Two days ago 43 members of the Israeli army’s military intelligence unit (Unit 8200), mainly staffed by what are considered to be the “elite” of Israeli military recruits, signed an open letter to Netanyahu and military leaders, saying they would refuse to continue to serve. The “intelligence” they collected, they charged, was not only for genuine security purposes but was directed against ordinary Palestinian civilians, especially to coerce them into collaborating with the occupation. As a Haaretz editorial summed up the letter, the information the unit was collecting was used “for political persecution, to recruit informers and to extort them by various means, including exploiting the sexual orientation, illnesses and distress of innocent Palestinians.”
Since these practices obviously reflect high Israeli policy, one might expect that the leaders of the government and the military would seek to deflect the charges with standard government lies—for example, by saying that the charges would be “investigated,” even though of course they wouldn’t be. Not Netanyahu, however: as has been the case throughout his entire career, ordinary lies are not sufficient. What he said was that the charges were “baseless slander,” directed at “the most moral army in the world.” There’s a well-known psychological term for such lies: “psychopathic.” Alternatively, when other governments in other times told those kind of lies, they were known as “The Big Lie Technique.” Draw your own comparisons.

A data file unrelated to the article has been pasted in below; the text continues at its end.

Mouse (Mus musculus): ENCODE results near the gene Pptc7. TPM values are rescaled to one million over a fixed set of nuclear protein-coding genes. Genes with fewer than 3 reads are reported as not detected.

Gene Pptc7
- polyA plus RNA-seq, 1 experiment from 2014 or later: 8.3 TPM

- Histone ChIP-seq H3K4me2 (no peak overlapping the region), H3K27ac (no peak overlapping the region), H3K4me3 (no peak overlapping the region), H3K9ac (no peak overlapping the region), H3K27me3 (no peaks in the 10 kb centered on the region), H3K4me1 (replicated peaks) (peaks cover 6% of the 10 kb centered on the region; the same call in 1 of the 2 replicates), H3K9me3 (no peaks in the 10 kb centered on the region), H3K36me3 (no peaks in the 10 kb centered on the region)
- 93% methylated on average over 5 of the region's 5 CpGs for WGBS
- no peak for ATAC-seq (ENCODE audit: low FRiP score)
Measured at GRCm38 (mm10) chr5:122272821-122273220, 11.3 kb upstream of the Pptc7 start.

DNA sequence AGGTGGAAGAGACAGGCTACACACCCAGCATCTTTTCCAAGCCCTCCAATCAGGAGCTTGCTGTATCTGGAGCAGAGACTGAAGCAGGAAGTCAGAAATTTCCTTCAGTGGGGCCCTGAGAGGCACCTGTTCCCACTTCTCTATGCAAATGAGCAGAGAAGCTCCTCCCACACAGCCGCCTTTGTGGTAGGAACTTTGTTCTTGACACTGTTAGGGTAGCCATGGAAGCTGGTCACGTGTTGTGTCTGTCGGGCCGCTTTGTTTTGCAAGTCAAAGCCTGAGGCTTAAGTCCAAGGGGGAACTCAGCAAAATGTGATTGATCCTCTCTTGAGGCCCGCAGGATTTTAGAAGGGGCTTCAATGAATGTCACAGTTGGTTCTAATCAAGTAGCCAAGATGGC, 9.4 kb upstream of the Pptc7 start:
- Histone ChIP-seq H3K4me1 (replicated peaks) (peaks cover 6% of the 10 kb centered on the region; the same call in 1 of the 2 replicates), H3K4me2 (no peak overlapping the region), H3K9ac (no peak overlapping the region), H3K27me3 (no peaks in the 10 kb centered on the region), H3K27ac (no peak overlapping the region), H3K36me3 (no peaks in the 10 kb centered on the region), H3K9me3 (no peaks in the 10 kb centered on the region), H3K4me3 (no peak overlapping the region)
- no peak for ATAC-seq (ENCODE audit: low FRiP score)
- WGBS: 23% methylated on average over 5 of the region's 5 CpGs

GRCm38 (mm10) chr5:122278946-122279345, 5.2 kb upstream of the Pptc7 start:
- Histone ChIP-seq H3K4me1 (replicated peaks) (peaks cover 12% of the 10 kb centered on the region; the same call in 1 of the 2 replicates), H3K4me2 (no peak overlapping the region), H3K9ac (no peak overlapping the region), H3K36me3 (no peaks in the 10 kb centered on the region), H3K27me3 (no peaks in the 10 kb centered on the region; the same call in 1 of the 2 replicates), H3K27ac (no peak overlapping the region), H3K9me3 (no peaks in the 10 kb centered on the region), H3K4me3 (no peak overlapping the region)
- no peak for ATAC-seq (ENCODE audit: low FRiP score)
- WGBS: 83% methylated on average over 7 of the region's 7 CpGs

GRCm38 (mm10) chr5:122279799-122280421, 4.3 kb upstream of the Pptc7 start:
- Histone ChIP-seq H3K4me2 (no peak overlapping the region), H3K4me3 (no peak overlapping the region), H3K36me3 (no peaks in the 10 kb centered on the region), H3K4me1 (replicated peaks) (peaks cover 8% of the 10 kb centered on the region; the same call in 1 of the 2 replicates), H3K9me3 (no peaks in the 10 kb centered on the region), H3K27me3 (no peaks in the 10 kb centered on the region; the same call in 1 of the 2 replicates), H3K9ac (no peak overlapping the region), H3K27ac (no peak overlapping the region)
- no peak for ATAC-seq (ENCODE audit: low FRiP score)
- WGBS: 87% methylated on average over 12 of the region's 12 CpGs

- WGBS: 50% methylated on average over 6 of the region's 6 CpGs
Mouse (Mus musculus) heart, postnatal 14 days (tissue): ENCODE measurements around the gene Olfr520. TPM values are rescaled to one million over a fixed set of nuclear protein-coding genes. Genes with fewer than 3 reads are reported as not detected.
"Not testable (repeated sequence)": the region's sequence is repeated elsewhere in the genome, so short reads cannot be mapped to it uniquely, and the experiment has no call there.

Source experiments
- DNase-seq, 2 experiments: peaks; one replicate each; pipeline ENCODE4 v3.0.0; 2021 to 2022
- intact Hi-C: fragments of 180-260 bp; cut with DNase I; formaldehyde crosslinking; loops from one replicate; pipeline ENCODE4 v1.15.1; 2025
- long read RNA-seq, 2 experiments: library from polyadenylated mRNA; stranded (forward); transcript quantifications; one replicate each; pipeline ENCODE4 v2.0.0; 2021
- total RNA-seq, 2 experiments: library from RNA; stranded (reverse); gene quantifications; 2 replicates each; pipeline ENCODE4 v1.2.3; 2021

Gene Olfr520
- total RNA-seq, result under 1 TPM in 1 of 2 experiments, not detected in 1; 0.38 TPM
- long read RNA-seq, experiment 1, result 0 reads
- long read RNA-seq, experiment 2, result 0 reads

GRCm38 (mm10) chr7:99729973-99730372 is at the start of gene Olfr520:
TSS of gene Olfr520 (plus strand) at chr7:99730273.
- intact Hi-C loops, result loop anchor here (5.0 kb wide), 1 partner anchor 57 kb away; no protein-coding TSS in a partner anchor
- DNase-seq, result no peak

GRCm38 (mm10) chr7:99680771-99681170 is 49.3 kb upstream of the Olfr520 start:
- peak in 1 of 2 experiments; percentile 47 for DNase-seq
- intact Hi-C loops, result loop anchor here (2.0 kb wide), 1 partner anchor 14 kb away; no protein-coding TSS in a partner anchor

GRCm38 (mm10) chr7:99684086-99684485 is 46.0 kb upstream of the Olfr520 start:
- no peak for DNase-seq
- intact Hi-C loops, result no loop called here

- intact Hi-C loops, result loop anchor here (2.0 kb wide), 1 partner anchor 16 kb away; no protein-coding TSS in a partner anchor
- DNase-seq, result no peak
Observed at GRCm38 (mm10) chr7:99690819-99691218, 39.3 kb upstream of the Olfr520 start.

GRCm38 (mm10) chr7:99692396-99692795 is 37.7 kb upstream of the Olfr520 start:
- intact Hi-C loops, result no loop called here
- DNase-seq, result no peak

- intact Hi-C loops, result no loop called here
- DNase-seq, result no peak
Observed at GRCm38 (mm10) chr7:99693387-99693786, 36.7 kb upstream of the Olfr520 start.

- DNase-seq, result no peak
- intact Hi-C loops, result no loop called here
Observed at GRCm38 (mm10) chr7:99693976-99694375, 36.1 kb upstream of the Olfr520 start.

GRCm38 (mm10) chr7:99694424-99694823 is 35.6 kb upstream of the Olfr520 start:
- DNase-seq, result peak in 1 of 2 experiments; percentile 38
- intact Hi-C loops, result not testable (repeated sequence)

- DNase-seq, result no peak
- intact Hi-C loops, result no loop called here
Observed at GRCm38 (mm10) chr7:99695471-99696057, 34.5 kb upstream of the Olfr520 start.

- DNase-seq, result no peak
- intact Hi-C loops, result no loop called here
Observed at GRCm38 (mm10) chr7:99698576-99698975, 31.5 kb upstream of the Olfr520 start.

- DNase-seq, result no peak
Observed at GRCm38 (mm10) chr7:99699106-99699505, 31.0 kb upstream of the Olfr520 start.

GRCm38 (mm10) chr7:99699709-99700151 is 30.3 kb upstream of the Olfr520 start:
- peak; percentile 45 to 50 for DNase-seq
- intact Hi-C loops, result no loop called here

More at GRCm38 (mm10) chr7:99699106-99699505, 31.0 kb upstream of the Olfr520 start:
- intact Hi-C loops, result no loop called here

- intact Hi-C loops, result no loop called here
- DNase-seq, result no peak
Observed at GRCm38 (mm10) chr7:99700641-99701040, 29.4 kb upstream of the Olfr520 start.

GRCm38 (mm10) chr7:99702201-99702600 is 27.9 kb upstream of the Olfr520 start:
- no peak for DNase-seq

To be sure, Netanyahu was not alone. As a Haaretz editorial put it: “A near wall-to-wall coalition, from the Labor Party to the extreme right, vied over which could condemn its signatories more harshly.” A former head of Unit 8200 said that they should be investigated “in the interrogation rooms of the Shin Bet security service or the investigations unit of the Military Police.” Given the well-known “interrogation” methods of Israel, he was essentially saying they should be tortured.
As for how Israeli society as a whole has reacted, the great Haaretz journalist Gideon Levy wrote the following: "The radio and television stations rocked with laughter. The commentators vied with each other for adjectives: 'scandalous,' 'negligible,' 'spoiled brats' and, worst of all, 'politicos' and 'lefties' No one came to the defense of a group of people who, until Thursday, were a source of pride."
The Israeli government and military aside, then, evidently very few Israelis are interested in the grave charges of the Unit 8200 dissidents. Per de Tocqueville: in the Israeli democracy (such as it is) the people have the government they deserve.